The General Secretary of the World Council of Churches (WCC), Rev. Jerry Pillay, has condemned a violent protest by far-right Jewish activists against an Evangelical Christian event in Jerusalem. The incident occurred on Sunday, May 28, at the Jerusalem Archaeological Park - Davidson Center. Hundreds of Christians, including Evangelical supporters of Israel, had gathered for a prayer rally.
Protest Against Evangelical Christian Event
According to a report from the Vatican News, the worshippers were met by dozens of far-right Israeli protestors who insulted and spat on them, destroyed windows, and shouted at them to leave. Among the protestors were Rabbi Zvi Thau, the spiritual leader of the far-right Noam Party, the chairman of the Ateret Cohanim organization, Matisyahu Dan, and the deputy mayor of Jerusalem, Arieh King. King reportedly said to the crowd: "Let them pray in their churches, not at the holiest place to Jews, at the south entrance to the Temple."
As mentioned, ten of the protestors were arrested by the police. Moreover, the World Council of Churches reported that Pillay said the WCC condemned attacks on Christians and others seeking to exercise their right to freedom of religion in the Holy Land. He added that the WCC has consistently affirmed the long-held understanding that Jerusalem is a shared Holy City of three religions: Judaism, Christianity, and Islam—and violations of the Status Quo bring division, hardship, and violence.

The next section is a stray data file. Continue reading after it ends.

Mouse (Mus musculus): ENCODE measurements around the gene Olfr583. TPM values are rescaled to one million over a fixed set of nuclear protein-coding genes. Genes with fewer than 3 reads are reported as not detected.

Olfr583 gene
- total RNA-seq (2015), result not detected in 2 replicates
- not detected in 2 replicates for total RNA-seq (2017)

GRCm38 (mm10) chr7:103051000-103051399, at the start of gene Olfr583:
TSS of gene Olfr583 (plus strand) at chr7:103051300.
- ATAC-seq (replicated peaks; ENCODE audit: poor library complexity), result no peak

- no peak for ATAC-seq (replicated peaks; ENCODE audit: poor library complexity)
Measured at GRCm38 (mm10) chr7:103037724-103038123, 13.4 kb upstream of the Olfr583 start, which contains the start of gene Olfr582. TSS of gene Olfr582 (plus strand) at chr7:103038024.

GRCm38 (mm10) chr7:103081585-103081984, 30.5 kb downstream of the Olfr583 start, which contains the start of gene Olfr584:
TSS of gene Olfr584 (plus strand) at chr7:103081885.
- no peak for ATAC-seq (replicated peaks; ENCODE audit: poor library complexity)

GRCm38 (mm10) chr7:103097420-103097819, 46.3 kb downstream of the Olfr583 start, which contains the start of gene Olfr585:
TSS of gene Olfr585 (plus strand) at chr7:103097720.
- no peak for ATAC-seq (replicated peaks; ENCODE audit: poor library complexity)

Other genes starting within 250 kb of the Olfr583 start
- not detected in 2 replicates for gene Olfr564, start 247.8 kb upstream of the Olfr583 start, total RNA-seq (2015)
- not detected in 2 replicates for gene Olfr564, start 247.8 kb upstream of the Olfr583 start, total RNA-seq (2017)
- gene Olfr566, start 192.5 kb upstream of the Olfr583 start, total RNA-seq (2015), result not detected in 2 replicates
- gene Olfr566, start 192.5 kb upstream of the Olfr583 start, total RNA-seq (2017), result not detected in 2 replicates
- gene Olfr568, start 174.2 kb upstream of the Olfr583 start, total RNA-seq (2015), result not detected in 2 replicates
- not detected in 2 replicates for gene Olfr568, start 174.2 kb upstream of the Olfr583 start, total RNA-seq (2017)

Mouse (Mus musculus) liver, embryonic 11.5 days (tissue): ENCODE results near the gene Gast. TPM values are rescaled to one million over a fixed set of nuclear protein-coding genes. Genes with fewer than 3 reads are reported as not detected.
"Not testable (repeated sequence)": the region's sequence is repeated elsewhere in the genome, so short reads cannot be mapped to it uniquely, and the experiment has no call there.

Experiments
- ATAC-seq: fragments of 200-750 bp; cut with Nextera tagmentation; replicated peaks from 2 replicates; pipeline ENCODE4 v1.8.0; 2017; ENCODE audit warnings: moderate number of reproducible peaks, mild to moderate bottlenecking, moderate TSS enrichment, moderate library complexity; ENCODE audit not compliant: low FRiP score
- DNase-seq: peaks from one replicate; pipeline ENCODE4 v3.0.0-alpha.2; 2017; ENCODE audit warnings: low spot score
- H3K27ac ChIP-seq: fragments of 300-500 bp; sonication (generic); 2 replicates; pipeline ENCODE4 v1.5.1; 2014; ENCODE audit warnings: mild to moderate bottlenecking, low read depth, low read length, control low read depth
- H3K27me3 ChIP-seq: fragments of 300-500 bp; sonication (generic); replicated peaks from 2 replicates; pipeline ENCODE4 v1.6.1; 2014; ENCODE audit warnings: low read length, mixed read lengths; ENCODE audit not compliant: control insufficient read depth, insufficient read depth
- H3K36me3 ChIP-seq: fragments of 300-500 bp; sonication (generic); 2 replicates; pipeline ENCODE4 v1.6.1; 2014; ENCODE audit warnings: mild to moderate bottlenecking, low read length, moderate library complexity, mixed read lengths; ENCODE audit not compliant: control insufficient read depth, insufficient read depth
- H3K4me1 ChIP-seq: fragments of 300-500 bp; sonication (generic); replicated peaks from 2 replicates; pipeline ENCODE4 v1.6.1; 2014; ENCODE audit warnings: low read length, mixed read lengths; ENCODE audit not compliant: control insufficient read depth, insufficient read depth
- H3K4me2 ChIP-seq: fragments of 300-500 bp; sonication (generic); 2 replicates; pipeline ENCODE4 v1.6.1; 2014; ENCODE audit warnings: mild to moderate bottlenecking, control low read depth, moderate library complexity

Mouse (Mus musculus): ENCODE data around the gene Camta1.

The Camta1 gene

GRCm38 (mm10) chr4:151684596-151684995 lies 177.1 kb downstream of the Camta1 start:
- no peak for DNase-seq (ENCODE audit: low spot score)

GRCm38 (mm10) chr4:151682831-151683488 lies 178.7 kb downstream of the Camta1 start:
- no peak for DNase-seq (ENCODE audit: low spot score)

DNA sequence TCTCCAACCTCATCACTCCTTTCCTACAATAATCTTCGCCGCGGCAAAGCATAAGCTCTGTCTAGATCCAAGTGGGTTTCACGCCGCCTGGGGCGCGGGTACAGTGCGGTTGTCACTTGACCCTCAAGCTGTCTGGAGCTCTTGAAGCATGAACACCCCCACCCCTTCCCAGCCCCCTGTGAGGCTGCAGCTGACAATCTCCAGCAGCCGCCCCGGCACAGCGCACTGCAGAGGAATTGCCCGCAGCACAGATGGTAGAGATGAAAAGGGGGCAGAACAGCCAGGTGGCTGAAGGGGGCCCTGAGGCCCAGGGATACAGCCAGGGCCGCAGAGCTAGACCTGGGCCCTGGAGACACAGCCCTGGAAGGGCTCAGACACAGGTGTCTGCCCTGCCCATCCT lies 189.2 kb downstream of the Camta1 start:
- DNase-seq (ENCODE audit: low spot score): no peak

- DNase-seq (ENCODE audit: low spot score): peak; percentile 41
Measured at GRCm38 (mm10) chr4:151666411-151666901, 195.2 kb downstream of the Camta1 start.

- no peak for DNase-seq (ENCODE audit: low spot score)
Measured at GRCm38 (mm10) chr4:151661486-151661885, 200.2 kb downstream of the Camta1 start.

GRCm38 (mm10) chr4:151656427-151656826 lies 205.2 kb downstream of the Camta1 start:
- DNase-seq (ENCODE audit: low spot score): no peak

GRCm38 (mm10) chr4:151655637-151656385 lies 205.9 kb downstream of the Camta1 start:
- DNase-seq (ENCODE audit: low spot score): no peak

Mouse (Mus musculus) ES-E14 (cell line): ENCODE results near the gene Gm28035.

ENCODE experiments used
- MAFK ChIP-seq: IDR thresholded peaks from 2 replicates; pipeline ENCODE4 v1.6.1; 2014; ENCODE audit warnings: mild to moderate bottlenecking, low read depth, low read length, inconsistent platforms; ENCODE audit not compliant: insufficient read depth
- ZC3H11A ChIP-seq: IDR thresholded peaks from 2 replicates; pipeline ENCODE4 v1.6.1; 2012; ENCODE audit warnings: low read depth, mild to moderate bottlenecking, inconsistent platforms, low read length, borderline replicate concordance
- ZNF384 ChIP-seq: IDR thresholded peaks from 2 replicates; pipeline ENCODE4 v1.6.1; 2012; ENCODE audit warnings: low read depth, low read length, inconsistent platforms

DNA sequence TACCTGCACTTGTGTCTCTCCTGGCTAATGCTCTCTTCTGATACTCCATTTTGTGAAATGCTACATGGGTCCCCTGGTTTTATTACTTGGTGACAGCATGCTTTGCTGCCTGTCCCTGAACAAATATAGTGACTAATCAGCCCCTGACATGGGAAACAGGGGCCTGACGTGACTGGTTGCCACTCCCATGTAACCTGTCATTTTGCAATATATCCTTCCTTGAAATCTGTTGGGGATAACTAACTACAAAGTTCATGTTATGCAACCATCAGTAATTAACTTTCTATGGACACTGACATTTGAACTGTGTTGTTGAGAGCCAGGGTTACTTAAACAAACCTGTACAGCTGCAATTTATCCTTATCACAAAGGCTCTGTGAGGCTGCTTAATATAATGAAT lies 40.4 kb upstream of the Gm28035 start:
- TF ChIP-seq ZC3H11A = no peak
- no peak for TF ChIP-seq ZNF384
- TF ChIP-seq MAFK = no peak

Furthermore, Pillay called on the Israeli government to take action to ensure that such attacks do not happen again and to protect the rights of all religious communities in Israel. He also called on the leaders of all religious communities to work together to promote peace and understanding. Accordingly, the WCC is a global fellowship of churches that seeks to promote Christian unity and work for peace and justice worldwide. The WCC has over 350 member churches in over 110 countries.
Recent Violence in Jerusalem's Christian Quarter
On Thursday evening, January 26, Israeli settlers attacked an Armenian restaurant near the New Gate in the Christian Quarter of the occupied city of Jerusalem, the Massis Post reported. The radical settlers attacked a group of diners, mostly Armenians, enjoying their meals at the Taboon Wine Bar. Video footage showed the extremist Jewish settlers hurling chairs at the restaurant and diners. Israeli police arrived at the scene one hour later and made no arrests among the attackers. After the assault, Christian leaders in the Holy Land condemned the violence, urged more excellent protection of minority groups, and warned of "radical aggression" by forces determined to impose an exclusively "Jewish character" on the city.
On Friday afternoon, January 27, Latin Patriarch Pierbattista Pizzaballa visited the restaurant owners and adjacent shopkeepers, whose businesses were the target of attacks, in a show of solidarity by the church. Meanwhile, The Orthodox Jerusalem Patriarchate asserted that "allowing members of such radical groups to freely march and roam around the neighborhoods of Jerusalem while armed and having declared criminal intentions is considered complicit in the attack and displays unwelcomed leniency with the criminals." The patriarchate also asserted its right to take legal action to prevent future marches by radical forces.